Quantitative Easing 2 (QE 2) Update and Analysis
On November 3, 2010 the US Fed (Federal Reserve) announced the policy of Quantitative Easing (QE) 2. The stated goal of the policy was to decrease interest rates in order to jump start the economy and reduce the US’s persistent unemployment rate of just under 10%. The major side effects of QE 2 are that it would devalue the US currency and make commodities more expensive since they are valued in US dollars. At the same it would make US manufactured goods cheaper for companies and customers outside the US which should lead to an increase in US exports, at the same time making imports more expensive thus decreasing imports.My Millionaire Mentor 2011 Review – Who Should You Believe?
My Millionaire Mentor 2011 is an internet marketing training course launching on 25th January 2011. This marketing course is the brainchild of the super successful entrepreneur and Internet marketer Michael Cheney. It is believed to help anyone who has so far under-achieved in their pursuit of online wealth and catapult them to success online. This article aims to separate the fact from fiction.Borrow Money Only For Long-Term Investment
You shall borrow the money only when you are going to invest it for long-term good returns. Borrowing money for the sake of short-term consumption is not at all advisable. You shall consider buying something that is affordable to you.What Is the Best Age to Start Investing?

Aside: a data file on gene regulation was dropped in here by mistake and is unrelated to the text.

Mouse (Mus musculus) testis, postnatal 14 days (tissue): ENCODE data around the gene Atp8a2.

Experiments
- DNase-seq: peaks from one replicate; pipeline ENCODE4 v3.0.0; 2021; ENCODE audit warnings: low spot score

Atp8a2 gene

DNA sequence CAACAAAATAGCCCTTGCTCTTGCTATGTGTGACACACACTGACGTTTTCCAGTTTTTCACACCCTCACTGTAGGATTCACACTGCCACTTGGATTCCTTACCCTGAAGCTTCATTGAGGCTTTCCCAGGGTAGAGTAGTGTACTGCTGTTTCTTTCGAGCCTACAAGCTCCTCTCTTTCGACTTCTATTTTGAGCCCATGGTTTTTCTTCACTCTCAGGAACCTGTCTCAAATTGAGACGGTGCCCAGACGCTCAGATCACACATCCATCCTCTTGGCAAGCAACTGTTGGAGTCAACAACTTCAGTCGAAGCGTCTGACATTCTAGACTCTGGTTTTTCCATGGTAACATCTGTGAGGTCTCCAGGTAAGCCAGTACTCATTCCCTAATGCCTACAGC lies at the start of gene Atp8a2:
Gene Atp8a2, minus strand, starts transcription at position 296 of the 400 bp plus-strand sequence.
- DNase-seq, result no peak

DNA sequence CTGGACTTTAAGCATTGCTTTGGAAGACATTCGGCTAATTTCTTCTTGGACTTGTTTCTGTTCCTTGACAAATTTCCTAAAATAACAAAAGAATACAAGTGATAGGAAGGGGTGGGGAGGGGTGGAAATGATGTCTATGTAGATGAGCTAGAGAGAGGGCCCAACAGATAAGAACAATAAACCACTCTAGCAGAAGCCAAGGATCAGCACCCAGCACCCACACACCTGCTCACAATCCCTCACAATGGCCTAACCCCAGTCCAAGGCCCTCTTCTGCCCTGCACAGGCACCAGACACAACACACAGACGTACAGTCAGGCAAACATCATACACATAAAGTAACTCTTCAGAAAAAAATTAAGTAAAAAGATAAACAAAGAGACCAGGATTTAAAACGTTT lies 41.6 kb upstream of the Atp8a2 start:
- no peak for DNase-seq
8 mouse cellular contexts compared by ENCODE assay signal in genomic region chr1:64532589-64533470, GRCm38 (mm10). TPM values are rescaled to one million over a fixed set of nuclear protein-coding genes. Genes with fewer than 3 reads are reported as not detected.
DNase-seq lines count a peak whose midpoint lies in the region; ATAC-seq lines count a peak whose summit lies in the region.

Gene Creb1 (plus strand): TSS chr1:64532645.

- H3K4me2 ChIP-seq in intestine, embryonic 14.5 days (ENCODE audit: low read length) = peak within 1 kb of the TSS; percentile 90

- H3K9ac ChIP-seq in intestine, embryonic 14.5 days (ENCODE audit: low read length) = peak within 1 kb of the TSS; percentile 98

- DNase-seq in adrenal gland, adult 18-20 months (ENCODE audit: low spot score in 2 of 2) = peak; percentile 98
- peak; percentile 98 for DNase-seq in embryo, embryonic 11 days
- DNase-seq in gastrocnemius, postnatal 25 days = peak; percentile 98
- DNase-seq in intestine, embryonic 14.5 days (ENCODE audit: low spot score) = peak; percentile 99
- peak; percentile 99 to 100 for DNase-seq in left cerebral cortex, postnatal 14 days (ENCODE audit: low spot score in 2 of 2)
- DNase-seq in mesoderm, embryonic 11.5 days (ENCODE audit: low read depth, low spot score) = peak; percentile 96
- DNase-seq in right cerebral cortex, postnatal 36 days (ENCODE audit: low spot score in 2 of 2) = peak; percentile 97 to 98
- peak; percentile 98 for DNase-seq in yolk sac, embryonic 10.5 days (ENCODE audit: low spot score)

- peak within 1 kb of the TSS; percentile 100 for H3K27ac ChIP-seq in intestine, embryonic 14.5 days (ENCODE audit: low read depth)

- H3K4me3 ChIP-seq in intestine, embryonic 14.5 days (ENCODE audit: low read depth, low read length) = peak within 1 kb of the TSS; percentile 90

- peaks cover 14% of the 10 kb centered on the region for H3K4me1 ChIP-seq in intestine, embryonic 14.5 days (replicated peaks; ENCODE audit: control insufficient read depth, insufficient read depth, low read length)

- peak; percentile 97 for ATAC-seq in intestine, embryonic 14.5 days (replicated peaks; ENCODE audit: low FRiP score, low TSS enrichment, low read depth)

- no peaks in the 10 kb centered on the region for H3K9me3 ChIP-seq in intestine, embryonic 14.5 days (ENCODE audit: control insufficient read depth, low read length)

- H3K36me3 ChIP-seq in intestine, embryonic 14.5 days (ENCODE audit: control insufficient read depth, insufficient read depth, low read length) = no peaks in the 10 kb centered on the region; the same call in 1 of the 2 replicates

This question is not asked, or answered enough these days. If you’re old enough to ask this question, my question in response would be ‘Why haven’t you started yet?’ Warren Buffett didn’t wait until he was a certain age before he started to invest, and he turned out to be the greatest accumulator of wealth in history. If you have the desire to invest, then learn what you need to learn – which is more of everything, I guarantee it – and then do it.Lessons You Can Learn From Kiyosaki’s Rich Dad Series
By now you’ve probably heard about Robert Kiyosaki’s international bestselling ‘Rich Dad, Poor Dad’. Some people call it a book, some a novel, some a textbook – whatever you call it, and whatever your background, you can get something from it. You may have an MBA, or you may not even know what that is – and it really doesn’t matter, because Kiyosaki’s writing style really is for everyone.Pension Advice
There comes a time in everyone’s life when there should be serious consideration for getting pension advice that will ensure a good and secure future. With financial situations constantly changing and the number of people who are trying to adopt a smarter working style, it is the best time to think and plan for what may come ahead. With modern technology and the trend of living a healthier lifestyle, the chances of retiring earlier while living a longer and happier life is far better than before.Bob Proctor – A Review of the Life and Works of Bob Proctor: The Author of ‘You Were Born Rich’